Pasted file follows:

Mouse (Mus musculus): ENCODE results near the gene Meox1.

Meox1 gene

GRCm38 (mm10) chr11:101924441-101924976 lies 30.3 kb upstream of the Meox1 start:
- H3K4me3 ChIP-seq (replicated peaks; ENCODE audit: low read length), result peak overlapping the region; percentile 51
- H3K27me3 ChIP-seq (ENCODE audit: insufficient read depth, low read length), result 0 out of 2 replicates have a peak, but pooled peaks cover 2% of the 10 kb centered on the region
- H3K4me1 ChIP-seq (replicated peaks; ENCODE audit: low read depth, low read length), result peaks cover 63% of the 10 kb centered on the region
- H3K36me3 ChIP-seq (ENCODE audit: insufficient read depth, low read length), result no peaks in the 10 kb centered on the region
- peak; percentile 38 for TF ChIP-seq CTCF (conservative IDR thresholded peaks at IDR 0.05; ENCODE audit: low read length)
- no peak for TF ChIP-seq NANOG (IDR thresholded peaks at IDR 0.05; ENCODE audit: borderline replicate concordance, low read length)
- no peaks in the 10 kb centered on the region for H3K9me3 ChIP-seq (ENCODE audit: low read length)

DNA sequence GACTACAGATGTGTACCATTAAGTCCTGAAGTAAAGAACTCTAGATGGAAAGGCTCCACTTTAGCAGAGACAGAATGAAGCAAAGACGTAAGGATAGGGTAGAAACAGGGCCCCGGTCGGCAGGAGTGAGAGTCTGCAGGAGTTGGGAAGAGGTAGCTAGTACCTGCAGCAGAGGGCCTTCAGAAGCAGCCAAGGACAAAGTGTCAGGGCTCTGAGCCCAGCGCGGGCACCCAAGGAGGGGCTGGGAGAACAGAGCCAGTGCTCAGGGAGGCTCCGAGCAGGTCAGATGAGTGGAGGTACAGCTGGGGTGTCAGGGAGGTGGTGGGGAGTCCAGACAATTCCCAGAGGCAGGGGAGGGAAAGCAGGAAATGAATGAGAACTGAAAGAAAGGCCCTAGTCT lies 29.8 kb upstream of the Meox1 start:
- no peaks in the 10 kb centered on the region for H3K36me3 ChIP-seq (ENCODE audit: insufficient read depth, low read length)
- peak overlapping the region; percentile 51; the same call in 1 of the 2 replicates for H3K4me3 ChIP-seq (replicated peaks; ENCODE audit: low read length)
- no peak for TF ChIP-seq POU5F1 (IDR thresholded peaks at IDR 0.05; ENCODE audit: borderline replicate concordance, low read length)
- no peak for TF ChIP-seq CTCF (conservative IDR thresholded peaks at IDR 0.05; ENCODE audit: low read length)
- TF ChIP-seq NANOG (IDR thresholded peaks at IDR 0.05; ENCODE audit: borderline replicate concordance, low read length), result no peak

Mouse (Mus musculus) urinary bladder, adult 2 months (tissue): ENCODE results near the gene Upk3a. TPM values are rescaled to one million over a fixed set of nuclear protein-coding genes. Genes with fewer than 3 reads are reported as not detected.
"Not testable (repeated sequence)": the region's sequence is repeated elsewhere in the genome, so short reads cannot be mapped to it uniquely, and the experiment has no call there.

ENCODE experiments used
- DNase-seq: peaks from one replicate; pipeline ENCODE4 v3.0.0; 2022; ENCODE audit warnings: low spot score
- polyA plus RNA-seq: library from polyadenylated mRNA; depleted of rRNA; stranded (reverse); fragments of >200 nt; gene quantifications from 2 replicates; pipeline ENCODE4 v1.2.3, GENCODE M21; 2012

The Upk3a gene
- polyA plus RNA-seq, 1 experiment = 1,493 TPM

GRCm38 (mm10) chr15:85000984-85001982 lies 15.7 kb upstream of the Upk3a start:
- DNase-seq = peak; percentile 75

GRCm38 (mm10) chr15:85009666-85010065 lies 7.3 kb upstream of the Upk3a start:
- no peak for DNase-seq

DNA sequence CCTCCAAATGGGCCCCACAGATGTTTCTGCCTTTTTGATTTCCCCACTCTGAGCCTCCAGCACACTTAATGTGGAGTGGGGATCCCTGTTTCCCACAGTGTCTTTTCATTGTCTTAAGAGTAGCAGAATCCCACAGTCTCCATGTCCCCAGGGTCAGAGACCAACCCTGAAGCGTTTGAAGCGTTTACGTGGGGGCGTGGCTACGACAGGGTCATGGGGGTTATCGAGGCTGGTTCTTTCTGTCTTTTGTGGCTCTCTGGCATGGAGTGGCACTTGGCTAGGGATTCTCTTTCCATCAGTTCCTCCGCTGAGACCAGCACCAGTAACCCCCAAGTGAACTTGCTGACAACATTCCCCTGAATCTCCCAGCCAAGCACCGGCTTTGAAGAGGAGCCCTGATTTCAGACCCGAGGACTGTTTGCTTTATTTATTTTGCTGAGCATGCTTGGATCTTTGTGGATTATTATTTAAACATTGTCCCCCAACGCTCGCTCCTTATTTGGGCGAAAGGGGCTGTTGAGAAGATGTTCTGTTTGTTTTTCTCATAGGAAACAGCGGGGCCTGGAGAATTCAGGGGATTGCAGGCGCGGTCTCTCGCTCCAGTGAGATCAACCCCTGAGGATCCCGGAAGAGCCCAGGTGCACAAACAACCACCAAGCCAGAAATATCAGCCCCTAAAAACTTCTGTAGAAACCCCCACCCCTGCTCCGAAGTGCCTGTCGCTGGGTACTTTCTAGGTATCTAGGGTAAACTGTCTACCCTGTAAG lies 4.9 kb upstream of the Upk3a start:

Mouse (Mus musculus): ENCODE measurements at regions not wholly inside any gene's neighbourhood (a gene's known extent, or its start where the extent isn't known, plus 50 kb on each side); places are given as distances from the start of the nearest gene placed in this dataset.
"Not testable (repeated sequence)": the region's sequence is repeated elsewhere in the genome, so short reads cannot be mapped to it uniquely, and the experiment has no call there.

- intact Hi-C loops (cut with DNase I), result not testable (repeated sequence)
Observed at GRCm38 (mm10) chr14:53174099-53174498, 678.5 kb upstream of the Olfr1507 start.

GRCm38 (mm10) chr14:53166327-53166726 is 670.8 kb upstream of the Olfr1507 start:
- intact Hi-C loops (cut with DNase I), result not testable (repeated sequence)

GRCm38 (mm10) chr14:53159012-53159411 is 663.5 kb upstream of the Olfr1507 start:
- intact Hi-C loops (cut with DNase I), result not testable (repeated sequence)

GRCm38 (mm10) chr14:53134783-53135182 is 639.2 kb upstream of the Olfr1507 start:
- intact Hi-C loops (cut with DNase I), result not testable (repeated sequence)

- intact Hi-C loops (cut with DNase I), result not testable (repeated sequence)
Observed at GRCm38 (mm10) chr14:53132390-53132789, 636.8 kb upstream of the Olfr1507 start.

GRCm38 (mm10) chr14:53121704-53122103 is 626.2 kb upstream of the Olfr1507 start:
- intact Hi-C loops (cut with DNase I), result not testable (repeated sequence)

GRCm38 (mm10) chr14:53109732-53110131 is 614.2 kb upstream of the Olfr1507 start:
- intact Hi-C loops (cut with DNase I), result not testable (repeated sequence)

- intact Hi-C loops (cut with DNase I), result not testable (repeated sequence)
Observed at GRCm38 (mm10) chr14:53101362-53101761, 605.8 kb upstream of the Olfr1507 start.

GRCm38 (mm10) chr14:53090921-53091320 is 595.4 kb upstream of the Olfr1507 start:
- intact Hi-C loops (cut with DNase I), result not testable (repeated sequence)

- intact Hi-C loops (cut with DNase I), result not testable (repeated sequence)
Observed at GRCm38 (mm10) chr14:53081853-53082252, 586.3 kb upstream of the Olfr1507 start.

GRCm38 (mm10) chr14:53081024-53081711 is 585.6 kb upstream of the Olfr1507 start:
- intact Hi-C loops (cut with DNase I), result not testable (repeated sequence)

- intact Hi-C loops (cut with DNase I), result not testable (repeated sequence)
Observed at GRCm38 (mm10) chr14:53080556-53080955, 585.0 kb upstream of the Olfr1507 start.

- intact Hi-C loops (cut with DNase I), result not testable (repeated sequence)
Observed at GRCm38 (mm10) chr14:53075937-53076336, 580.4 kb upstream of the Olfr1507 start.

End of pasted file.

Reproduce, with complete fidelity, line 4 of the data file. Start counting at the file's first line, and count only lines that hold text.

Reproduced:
- H3K4me3 ChIP-seq (replicated peaks; ENCODE audit: low read length), result peak overlapping the region; percentile 51